Just to test this, Jedar pulled a face at him while no one else was looking. Crimson Pintail looked around with a very slight frown. "Careful, Jedar, or the wind might change and you'll be stuck looking like that." He paused. "On second thought, it might actually do your face some good, considering what it looks like now."

"Aha, right, this coming from the man with half--" 'Half his face missing', Jedar started to say, but by this stage Canard had laid a hand on his shoulder with a warning expression.

There was a tense silence for a few seconds; Crimson's hand jerked once, as though he was trying to fight the automatic movement of reaching up to touch the hideous scar, and then folded into a fist as he swung around to face the wall again. That was really stupid, Jedar, he told himself. The man's crazed as a bat-hound for sure, but you don't want to get in his bad books... or at least any more so than you are already.

Canard's hand left his shoulder. "It's time," he said quietly. The three soldiers nodded, but Jedar fought back an urge to run for it. I'll have to go out there sometime, he thought fiercely, mentally slapping himself across the face, this overreacting is childish as well as cowardly. For a second time Canard's hand touched his shoulder, although this time it was accompanied by an encouraging grin. "Come on, friend, we need you on this."

"They don't," Jedar hissed, hiking a thumb at the other three, already making their way out onto the landing. He heard the ominous rustling of notebook papers, and the clicking of cameras. "If you'd told me making a public appearance at least once a month was going to be an obligation I'd have turned you down flat!"

"Don't be so antisocial," Canard chuckled, walking out onto the balcony. Jedar grimaced, and then followed him.

The response was immediate. Not a second after his arrival the number of clicks increased ten-fold: snap, snap, snap snap snap snap... Jedar really would have turned to run at that point, but he just knew that someone -- who, he wasn't sure because he couldn't very well turn to look -- had stepped in to effectively block his path. Grin and bear it, he thought dryly. He might not be able to manage the grin, but anyway...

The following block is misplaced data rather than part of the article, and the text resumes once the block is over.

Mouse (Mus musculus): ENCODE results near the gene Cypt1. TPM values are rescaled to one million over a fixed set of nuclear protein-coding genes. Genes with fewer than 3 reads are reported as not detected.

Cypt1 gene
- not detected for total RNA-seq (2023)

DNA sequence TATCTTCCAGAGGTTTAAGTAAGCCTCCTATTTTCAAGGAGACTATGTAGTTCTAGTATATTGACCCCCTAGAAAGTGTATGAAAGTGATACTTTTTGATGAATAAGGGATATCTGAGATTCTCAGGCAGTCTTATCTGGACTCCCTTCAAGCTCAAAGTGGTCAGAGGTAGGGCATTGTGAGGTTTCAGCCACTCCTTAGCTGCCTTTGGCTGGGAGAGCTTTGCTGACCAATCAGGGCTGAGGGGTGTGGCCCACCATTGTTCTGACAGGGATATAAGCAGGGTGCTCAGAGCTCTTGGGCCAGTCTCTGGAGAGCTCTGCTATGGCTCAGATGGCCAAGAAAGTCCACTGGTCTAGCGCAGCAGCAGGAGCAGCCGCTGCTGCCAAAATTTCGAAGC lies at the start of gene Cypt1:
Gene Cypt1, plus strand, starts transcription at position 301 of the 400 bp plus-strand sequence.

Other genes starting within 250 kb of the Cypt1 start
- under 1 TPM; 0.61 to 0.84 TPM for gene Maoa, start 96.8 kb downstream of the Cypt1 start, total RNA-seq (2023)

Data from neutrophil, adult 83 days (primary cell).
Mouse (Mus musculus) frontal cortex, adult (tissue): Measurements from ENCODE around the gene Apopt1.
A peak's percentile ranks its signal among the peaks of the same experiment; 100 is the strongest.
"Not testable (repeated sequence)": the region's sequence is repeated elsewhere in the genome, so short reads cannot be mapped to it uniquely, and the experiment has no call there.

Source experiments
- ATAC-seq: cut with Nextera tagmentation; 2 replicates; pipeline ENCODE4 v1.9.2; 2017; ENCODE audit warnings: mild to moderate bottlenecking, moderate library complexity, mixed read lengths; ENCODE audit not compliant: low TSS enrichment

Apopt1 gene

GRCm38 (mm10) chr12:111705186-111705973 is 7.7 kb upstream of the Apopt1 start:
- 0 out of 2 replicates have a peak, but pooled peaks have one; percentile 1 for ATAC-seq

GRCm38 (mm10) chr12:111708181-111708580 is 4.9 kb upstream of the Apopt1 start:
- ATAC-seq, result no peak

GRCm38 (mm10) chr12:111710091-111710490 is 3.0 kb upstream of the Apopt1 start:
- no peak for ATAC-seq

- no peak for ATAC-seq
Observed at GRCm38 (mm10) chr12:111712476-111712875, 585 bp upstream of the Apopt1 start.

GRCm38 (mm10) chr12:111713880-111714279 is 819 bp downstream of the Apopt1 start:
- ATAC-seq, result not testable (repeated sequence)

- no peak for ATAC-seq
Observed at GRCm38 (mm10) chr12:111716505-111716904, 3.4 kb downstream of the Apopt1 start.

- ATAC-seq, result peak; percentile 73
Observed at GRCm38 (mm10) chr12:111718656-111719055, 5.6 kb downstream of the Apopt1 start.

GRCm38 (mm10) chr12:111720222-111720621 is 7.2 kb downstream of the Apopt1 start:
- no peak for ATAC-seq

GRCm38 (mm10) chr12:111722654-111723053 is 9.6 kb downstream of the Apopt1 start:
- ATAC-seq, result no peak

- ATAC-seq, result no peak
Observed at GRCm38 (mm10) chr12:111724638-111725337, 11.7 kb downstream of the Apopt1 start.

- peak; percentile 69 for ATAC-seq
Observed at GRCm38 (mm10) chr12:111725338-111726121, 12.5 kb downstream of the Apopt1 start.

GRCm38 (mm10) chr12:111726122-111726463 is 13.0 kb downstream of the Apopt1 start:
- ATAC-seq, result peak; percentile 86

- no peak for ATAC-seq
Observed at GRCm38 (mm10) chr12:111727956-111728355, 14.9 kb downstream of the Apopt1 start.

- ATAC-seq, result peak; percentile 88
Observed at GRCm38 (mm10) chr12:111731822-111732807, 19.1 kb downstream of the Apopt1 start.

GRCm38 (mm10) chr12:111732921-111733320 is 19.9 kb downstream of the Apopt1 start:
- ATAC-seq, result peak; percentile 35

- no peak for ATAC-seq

Canard raised his hands for silence. The cameras shut up immediately.

"Eight months and two weeks ago, Puckworld was a balanced planet. We had our peace, aye, and we had our wars. Our dark and our light sides. But with the Saurians came an even darker darkness that we could not fight away, that we could not stop, and it consumed us. We became slaves, the Saurians our masters." Here Canard paused, with a faintly bitter smile. "But I'm telling you all old news. We all know what happened. Not one of us was untouched. Very, very few of us got by without any personal tragedies. However the Saurians are gone, now, and to those who gave their lives that it might be so we will forever remember, in legend and in history. The Saurians are gone... but their darkness is not!"

His words echoed harshly from the walls. "The Saurians are gone," he repeated, "but they left behind a scar that will not vanish so quickly. We grieve for those who did not survive -- friends, neighbours, loved ones. We grieve for our lives, shattered in the events of a single day. We grieve for our planet, for the skies that are not yet cleared of the red polluted clouds. But we can not grieve forever. Those who gave their lives so that Puckworld may be free can not die in vain. I remember one man, my uncle and a good friend, who -- in his last breath on this plane -- said to me, 'Don't cry, Canard. Live.'

"And live I shall. I pledged my years ahead not just to making Puckworld what it once was, but to making it even more. We should not grieve, it is for us -- the living -- to continue the unfinished work which they who fought for freedom have begun. It is for us, here and elsewhere, to take on the great task ahead of us, that from the honored dead we take an increased devotion to the cause for which they gave their lives -- that we here resolve that these dead shall not have died in vain -- that this world, under the eyes of Drake duCaine, shall have a new birth of freedom. And that the government of the people, by the people, for the people, shall not perish from Puckworld."